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serpentwithfeet talks sexuality, gender and colour: "There’s always one more wall to break down"

02 September 2016, 10:45 | Written by Andrew Hannah

Today sees the release of the blisters EP, the new - and stunning - release by New York-based singer and artist serpentwithfeet.

A classically trained vocalist, Josiah Wise is taking that background and adding it to music which draws from R&B, gospel and industrial...and has created a truly beautiful record. It's hard to pin down the star of the show on blisters but the voice Wise has as serpentwithfeet is a soaring, angelic, profane and honest one. Lyrically he addresses damaged relationships, sexuality and colour within a framework of experimental electronic music. Produced with the Haxan Cloak, blisters is sonically unique and utterly captivating.

We caught up with serpentwithfeet recently to talk about his new record, and it's one of the most fascinating conversations we've been a part of in a long time...

Can you tell me about this musical journey of yours? I know that you started singing in church, but what happened in between then and becoming serpentwithfeet?

“I love talking about this, about the musical journey…it’s exciting for me, even if I wasn’t releasing an EP. I think, typically, when people ask that question I’m like ‘oh I started in church, my mom wanted me to explore more classical things because she didn’t want me to get stuck in any particular trope’.”

But there's a lot more to it than that, right? Especially the classical element...

“Revisiting a lot of the music I grew up on, there were a lot of gospel musicians who were really into classical music. That was always inescapabale…Richard Smallwood or any of these. A lot of people of colour, even before the 1950s, going back a hundred years ago, I think a lot of black people had to learn classical music and European classical music because for historically black colleges in America it was a trophy or a sign that we aren’t just negroes, we’re sophisticated. There’s always been that thing, especially in the south – and I’m from Baltimore, Maryland which is right below the Mason-Dixon line – doing R&B is fine, doing gospel is fine, doing blues is fine…but if you can have that classical backdrop you are more sophisticated, YOU DESERVE PRAISE. You deserve to be paid for your work. So that was always something said explicitly, but it was also implicit. That idiom was always present so it made sense that I went into the classical thing. A lot of my peers did that too; we all had to learn European classical music to prove we weren’t just some stupid coloured people…that might be fucked up, but that’s the way it was.”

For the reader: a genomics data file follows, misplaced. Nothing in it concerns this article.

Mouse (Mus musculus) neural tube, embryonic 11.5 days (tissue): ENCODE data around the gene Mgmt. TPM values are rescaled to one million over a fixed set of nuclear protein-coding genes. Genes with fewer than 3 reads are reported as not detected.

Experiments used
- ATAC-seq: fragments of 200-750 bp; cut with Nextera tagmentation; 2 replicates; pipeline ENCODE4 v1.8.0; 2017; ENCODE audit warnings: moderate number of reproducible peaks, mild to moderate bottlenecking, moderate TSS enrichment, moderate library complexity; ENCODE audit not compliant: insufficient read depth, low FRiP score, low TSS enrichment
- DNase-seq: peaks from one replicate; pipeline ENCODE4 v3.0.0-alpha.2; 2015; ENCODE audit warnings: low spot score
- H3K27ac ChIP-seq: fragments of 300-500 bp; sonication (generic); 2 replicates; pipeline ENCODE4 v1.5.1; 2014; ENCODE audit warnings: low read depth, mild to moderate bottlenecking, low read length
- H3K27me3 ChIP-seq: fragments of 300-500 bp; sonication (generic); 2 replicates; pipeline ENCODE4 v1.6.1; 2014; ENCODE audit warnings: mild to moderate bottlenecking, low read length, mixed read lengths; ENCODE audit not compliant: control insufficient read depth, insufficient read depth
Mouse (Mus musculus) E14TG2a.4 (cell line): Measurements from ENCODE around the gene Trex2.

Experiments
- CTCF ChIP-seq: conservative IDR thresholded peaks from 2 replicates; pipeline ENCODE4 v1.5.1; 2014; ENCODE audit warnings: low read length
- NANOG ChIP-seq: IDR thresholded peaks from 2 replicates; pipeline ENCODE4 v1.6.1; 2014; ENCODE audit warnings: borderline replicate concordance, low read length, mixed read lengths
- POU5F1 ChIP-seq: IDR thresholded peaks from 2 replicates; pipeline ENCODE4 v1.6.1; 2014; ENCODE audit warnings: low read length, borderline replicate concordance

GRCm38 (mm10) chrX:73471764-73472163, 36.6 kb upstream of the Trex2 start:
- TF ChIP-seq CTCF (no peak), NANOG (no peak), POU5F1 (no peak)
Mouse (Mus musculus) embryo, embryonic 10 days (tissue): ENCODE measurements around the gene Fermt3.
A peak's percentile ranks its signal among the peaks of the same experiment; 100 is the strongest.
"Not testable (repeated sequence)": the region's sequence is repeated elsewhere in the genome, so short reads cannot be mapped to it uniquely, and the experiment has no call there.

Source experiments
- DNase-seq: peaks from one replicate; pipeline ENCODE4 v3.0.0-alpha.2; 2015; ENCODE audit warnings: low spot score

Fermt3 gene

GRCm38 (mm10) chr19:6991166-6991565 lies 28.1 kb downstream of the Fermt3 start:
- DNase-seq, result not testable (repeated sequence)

Is this still present in that same scene?

“I would assume so; I haven’t been in the church scene since 2006 but I look at how people are responding online to the music, I think it’s amazing. A lot of people – and this isn’t me being shady or fake smart or anything – I just think it’s so interesting…there’s always been that intersection and I assume it’s still there. I was just reading up this morning on Antonin Dvorak and how a lot of his melodies were informed by Negro spirituals. He saw it as important folk music, not as 'black people monkey music'…they’ve always been influenced by black peoples’ ideas, and vice versa. There’s always been that marriage and that conversation, but I feel like we’ve always made them separate. Even in the pop or R&B world it’s like [motions to show separation] this, and this, and this….there's industrial and there's R&B. And I’m like, have those things been separate? When I listen to old Mobb Deep stuff some of it sounds really industrial…Mobb Deep and Nine Inch Nails, were they that different? I’m not certain that they were. There’s a different flair but essentially everyone is part of the same conversation, we just have different accentuations.”

Okay to get into the blisters sounds like a lot of it is written about a specific relationship, but also a lot of it sounds like you're singing or talking to yourself as well. Is that the case?

“Oh yeah, I’m definitely not trying to run away from that! All those songs are about my time dating black men, and being in love with black men….in multiple arenas! I’m a big fan – at least at the time of writing it I was – of bromance, and I was also a big fan of black men loving on each other romantically, sexually and all of those things. It’s definitely about my time dating black men, specifically emotionally unavailable black men…but also talking to myself. How can I be trying to ignite something with someone who is emotionally unavailable.”

Yeah there's that line about "how can I touch somebody when they can't even touch themselves?"....

“Yes! I’m talking to myself and I’m talking to them, because I think they were reflections of me at the time. That’s the easy way to answer it.”

There's also the concept of the "four ethers"; it was hard to get my head round this but it feels like it's analogous with the relationship you're singing about. Like, the four ethers is there around us but we can't prove its existence and it's unattainable, and the person in the relationship is present but you can't reach their essence because they're holding back...